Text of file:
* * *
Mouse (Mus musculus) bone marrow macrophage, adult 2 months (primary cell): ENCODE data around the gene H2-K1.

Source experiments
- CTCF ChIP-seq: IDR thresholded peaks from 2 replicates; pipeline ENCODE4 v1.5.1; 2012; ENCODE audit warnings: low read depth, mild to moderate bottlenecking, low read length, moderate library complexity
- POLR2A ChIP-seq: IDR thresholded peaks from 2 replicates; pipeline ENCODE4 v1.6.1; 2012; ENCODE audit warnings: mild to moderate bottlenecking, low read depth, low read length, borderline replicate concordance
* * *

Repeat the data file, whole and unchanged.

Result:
Mouse (Mus musculus) bone marrow macrophage, adult 2 months (primary cell): ENCODE data around the gene H2-K1.

Source experiments
- CTCF ChIP-seq: IDR thresholded peaks from 2 replicates; pipeline ENCODE4 v1.5.1; 2012; ENCODE audit warnings: low read depth, mild to moderate bottlenecking, low read length, moderate library complexity
- POLR2A ChIP-seq: IDR thresholded peaks from 2 replicates; pipeline ENCODE4 v1.6.1; 2012; ENCODE audit warnings: mild to moderate bottlenecking, low read depth, low read length, borderline replicate concordance